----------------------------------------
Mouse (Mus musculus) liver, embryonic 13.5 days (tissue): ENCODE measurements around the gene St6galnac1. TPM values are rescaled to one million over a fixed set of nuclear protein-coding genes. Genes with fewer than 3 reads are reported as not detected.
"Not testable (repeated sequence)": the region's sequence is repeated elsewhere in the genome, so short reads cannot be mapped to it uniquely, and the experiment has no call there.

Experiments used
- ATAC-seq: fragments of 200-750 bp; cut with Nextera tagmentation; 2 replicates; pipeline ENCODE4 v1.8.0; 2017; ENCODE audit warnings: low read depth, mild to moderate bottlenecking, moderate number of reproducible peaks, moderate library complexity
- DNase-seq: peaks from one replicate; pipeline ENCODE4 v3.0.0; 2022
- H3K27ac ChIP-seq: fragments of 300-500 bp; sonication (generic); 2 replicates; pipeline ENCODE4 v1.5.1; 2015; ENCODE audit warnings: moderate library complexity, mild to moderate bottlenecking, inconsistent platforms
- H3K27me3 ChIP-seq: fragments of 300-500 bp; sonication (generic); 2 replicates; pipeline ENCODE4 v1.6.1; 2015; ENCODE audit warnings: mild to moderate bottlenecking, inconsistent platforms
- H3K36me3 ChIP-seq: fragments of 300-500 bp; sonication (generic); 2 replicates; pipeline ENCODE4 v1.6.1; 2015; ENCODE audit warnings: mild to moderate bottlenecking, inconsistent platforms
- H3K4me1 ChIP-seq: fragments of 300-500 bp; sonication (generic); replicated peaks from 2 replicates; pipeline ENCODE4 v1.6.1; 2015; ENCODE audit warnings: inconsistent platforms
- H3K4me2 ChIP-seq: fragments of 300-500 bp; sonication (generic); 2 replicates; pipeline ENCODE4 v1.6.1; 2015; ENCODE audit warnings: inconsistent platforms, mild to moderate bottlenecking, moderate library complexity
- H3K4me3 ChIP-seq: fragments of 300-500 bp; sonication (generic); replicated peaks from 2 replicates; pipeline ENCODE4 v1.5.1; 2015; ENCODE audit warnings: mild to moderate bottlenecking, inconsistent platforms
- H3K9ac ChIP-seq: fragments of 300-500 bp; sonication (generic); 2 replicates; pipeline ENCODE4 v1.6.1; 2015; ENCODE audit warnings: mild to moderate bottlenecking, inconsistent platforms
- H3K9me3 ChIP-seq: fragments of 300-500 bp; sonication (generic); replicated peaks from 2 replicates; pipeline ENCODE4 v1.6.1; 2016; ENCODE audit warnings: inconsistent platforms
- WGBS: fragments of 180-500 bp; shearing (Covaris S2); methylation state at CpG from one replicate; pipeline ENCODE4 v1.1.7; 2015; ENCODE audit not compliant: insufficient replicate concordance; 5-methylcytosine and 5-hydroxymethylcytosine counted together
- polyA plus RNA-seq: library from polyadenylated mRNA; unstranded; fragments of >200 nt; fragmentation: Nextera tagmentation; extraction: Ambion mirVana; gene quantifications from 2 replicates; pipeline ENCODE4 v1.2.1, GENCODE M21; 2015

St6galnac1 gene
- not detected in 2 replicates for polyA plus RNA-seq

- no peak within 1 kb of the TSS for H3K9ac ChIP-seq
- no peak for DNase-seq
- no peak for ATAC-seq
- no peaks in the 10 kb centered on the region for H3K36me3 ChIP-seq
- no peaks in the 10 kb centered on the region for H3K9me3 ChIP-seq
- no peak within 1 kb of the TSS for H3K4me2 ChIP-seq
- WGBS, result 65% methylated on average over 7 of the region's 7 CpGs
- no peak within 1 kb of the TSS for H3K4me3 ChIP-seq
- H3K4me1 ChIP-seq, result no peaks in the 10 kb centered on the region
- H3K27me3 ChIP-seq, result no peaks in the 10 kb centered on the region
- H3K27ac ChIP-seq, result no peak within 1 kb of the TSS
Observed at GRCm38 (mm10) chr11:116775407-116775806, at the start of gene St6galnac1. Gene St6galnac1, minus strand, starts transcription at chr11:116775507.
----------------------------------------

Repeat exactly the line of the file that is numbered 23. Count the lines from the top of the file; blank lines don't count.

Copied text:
- no peak within 1 kb of the TSS for H3K4me2 ChIP-seq